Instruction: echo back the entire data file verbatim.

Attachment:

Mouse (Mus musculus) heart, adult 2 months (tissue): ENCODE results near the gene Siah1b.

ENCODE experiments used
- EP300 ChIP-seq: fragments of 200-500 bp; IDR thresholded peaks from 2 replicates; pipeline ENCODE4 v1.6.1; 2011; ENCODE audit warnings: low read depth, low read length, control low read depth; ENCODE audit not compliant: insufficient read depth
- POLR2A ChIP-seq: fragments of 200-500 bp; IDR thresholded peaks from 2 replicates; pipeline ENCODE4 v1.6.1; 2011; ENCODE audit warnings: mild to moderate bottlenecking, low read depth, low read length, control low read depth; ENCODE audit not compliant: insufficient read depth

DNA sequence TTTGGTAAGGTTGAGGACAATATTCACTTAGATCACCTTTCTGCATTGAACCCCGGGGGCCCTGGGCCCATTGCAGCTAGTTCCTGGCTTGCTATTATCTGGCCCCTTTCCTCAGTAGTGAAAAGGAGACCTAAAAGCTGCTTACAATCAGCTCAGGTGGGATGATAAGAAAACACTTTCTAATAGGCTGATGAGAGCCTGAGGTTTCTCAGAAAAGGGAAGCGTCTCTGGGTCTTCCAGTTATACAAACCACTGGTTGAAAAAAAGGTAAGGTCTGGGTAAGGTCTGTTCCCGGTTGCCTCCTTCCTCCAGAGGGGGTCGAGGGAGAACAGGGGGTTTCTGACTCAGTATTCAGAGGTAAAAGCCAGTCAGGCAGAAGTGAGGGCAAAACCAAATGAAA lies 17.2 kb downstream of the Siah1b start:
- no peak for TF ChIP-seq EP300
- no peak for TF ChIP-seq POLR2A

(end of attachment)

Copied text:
Mouse (Mus musculus) heart, adult 2 months (tissue): ENCODE results near the gene Siah1b.

ENCODE experiments used
- EP300 ChIP-seq: fragments of 200-500 bp; IDR thresholded peaks from 2 replicates; pipeline ENCODE4 v1.6.1; 2011; ENCODE audit warnings: low read depth, low read length, control low read depth; ENCODE audit not compliant: insufficient read depth
- POLR2A ChIP-seq: fragments of 200-500 bp; IDR thresholded peaks from 2 replicates; pipeline ENCODE4 v1.6.1; 2011; ENCODE audit warnings: mild to moderate bottlenecking, low read depth, low read length, control low read depth; ENCODE audit not compliant: insufficient read depth

DNA sequence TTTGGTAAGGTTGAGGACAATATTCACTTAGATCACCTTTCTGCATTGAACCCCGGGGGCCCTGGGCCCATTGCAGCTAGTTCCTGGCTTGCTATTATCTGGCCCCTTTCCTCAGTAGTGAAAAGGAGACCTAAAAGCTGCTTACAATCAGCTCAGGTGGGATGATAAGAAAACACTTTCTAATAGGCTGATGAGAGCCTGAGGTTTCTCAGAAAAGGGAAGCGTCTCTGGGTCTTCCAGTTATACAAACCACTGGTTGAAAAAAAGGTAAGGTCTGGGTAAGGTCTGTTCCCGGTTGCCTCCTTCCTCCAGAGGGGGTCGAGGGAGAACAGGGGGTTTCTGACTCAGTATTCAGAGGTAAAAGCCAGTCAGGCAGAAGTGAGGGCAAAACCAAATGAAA lies 17.2 kb downstream of the Siah1b start:
- no peak for TF ChIP-seq EP300
- no peak for TF ChIP-seq POLR2A